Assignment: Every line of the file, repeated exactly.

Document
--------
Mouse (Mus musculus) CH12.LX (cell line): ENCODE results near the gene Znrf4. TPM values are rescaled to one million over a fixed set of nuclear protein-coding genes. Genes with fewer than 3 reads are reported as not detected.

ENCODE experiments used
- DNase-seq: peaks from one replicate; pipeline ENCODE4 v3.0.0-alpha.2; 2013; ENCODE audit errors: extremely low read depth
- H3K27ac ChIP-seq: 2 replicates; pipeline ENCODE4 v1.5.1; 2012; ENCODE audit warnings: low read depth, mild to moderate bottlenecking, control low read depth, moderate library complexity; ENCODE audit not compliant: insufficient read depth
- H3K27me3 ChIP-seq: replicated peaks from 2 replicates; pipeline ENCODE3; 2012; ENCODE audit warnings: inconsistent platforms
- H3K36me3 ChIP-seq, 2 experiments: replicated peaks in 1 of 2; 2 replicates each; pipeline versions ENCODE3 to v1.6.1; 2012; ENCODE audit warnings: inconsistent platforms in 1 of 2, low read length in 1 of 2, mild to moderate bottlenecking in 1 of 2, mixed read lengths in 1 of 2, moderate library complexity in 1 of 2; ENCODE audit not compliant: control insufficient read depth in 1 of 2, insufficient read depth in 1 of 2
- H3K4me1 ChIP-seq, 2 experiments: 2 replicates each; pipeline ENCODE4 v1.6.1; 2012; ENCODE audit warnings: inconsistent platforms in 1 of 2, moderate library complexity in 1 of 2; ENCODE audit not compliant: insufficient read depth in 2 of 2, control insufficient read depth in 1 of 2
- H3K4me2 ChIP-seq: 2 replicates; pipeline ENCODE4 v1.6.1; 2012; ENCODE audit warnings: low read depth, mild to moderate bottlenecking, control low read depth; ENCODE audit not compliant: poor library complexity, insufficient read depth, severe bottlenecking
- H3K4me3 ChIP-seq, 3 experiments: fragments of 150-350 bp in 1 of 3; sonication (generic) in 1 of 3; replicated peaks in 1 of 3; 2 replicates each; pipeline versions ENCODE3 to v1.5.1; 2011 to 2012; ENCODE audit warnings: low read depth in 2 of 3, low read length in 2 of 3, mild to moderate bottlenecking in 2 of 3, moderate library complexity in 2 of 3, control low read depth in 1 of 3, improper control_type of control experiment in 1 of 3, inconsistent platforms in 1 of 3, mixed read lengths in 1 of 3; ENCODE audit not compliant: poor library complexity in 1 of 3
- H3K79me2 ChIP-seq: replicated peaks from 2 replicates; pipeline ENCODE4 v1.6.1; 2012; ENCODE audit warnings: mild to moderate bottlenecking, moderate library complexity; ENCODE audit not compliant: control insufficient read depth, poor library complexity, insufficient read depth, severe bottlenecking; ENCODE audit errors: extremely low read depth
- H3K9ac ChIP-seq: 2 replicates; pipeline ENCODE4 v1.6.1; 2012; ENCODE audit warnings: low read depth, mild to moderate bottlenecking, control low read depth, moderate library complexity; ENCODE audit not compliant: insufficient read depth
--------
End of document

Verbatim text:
Mouse (Mus musculus) CH12.LX (cell line): ENCODE results near the gene Znrf4. TPM values are rescaled to one million over a fixed set of nuclear protein-coding genes. Genes with fewer than 3 reads are reported as not detected.

ENCODE experiments used
- DNase-seq: peaks from one replicate; pipeline ENCODE4 v3.0.0-alpha.2; 2013; ENCODE audit errors: extremely low read depth
- H3K27ac ChIP-seq: 2 replicates; pipeline ENCODE4 v1.5.1; 2012; ENCODE audit warnings: low read depth, mild to moderate bottlenecking, control low read depth, moderate library complexity; ENCODE audit not compliant: insufficient read depth
- H3K27me3 ChIP-seq: replicated peaks from 2 replicates; pipeline ENCODE3; 2012; ENCODE audit warnings: inconsistent platforms
- H3K36me3 ChIP-seq, 2 experiments: replicated peaks in 1 of 2; 2 replicates each; pipeline versions ENCODE3 to v1.6.1; 2012; ENCODE audit warnings: inconsistent platforms in 1 of 2, low read length in 1 of 2, mild to moderate bottlenecking in 1 of 2, mixed read lengths in 1 of 2, moderate library complexity in 1 of 2; ENCODE audit not compliant: control insufficient read depth in 1 of 2, insufficient read depth in 1 of 2
- H3K4me1 ChIP-seq, 2 experiments: 2 replicates each; pipeline ENCODE4 v1.6.1; 2012; ENCODE audit warnings: inconsistent platforms in 1 of 2, moderate library complexity in 1 of 2; ENCODE audit not compliant: insufficient read depth in 2 of 2, control insufficient read depth in 1 of 2
- H3K4me2 ChIP-seq: 2 replicates; pipeline ENCODE4 v1.6.1; 2012; ENCODE audit warnings: low read depth, mild to moderate bottlenecking, control low read depth; ENCODE audit not compliant: poor library complexity, insufficient read depth, severe bottlenecking
- H3K4me3 ChIP-seq, 3 experiments: fragments of 150-350 bp in 1 of 3; sonication (generic) in 1 of 3; replicated peaks in 1 of 3; 2 replicates each; pipeline versions ENCODE3 to v1.5.1; 2011 to 2012; ENCODE audit warnings: low read depth in 2 of 3, low read length in 2 of 3, mild to moderate bottlenecking in 2 of 3, moderate library complexity in 2 of 3, control low read depth in 1 of 3, improper control_type of control experiment in 1 of 3, inconsistent platforms in 1 of 3, mixed read lengths in 1 of 3; ENCODE audit not compliant: poor library complexity in 1 of 3
- H3K79me2 ChIP-seq: replicated peaks from 2 replicates; pipeline ENCODE4 v1.6.1; 2012; ENCODE audit warnings: mild to moderate bottlenecking, moderate library complexity; ENCODE audit not compliant: control insufficient read depth, poor library complexity, insufficient read depth, severe bottlenecking; ENCODE audit errors: extremely low read depth
- H3K9ac ChIP-seq: 2 replicates; pipeline ENCODE4 v1.6.1; 2012; ENCODE audit warnings: low read depth, mild to moderate bottlenecking, control low read depth, moderate library complexity; ENCODE audit not compliant: insufficient read depth